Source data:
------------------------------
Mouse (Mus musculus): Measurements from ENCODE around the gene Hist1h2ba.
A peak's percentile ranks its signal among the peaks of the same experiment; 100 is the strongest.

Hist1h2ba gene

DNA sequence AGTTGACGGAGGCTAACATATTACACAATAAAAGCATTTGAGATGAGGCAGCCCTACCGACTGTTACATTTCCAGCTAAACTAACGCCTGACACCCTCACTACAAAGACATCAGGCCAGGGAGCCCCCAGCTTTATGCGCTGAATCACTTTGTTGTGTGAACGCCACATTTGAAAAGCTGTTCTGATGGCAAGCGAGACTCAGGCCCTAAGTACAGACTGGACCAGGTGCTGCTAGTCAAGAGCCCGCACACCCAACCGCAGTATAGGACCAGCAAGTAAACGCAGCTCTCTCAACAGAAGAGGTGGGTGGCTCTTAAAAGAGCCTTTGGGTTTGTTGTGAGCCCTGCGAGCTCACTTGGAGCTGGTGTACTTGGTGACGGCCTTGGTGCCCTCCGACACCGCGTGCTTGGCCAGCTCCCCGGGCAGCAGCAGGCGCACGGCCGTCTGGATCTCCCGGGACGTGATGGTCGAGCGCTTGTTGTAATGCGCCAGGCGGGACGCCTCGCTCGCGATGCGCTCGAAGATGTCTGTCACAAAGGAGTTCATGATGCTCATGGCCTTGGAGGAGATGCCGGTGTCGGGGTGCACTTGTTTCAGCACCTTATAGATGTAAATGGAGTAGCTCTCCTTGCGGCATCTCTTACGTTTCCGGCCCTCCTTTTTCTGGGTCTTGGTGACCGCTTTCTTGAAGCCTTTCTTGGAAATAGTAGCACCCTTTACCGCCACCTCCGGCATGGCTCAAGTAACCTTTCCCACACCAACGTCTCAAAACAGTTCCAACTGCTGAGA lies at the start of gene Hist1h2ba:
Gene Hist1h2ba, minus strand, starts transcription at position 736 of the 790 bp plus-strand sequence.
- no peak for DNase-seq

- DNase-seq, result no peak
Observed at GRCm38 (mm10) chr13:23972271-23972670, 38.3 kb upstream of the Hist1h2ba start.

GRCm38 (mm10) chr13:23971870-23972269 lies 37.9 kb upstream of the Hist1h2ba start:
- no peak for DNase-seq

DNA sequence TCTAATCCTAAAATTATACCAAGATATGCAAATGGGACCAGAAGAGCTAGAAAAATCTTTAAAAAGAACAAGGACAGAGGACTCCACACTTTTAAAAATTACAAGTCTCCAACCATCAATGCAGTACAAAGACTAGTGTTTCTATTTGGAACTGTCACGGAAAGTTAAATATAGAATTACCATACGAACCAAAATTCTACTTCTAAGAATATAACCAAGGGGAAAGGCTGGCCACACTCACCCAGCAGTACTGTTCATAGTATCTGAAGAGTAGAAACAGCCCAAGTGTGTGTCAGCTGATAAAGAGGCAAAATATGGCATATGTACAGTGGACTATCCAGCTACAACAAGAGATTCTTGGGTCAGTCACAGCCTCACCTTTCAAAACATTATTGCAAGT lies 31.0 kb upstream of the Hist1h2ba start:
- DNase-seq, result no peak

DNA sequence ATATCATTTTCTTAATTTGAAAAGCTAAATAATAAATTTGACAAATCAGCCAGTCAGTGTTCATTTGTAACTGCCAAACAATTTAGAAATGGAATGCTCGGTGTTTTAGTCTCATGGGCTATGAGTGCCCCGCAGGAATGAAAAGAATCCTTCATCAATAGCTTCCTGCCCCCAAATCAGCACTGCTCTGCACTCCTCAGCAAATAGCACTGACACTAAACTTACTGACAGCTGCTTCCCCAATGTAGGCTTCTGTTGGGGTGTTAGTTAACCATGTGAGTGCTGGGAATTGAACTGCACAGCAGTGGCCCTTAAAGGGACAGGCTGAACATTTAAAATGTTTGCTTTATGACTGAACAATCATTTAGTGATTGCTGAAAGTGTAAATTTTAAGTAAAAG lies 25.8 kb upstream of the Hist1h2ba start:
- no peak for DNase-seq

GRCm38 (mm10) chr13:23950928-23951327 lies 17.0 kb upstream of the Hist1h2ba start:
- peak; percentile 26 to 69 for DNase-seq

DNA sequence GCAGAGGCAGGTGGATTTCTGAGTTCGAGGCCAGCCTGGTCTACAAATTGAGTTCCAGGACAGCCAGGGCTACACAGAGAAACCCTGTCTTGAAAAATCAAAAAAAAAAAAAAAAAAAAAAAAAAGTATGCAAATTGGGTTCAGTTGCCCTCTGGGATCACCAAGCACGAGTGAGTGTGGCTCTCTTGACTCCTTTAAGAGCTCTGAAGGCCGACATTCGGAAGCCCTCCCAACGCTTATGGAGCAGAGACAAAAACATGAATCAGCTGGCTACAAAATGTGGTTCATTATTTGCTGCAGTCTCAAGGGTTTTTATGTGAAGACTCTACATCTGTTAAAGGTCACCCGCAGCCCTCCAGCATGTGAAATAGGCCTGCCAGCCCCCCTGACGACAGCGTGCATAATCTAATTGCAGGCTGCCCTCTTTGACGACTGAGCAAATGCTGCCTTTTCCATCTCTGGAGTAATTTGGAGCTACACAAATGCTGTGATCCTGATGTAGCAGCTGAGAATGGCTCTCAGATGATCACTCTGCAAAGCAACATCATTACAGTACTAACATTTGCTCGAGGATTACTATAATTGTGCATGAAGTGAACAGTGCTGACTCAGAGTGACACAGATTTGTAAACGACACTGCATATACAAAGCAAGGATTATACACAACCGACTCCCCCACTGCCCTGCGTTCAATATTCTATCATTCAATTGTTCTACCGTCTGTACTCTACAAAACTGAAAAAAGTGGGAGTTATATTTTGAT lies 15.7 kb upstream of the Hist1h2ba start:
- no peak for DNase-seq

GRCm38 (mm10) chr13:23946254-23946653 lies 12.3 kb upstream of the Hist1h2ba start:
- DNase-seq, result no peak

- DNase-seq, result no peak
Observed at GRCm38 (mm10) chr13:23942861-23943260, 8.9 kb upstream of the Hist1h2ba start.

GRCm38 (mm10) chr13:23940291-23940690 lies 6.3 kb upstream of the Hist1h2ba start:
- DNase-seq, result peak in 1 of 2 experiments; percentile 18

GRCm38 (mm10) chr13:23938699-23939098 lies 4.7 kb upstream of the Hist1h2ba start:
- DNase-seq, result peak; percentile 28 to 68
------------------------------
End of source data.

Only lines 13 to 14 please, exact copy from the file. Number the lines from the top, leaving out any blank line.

DNA sequence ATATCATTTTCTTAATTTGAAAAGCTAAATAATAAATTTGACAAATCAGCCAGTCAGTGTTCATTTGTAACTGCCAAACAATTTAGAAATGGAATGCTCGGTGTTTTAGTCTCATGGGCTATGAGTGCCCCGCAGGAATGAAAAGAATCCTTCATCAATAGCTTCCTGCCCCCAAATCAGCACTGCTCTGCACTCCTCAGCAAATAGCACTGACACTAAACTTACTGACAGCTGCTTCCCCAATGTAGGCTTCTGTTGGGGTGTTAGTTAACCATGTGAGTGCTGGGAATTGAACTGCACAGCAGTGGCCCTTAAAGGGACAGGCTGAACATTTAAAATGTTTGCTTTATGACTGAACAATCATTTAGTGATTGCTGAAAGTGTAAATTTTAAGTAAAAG lies 25.8 kb upstream of the Hist1h2ba start:
- no peak for DNase-seq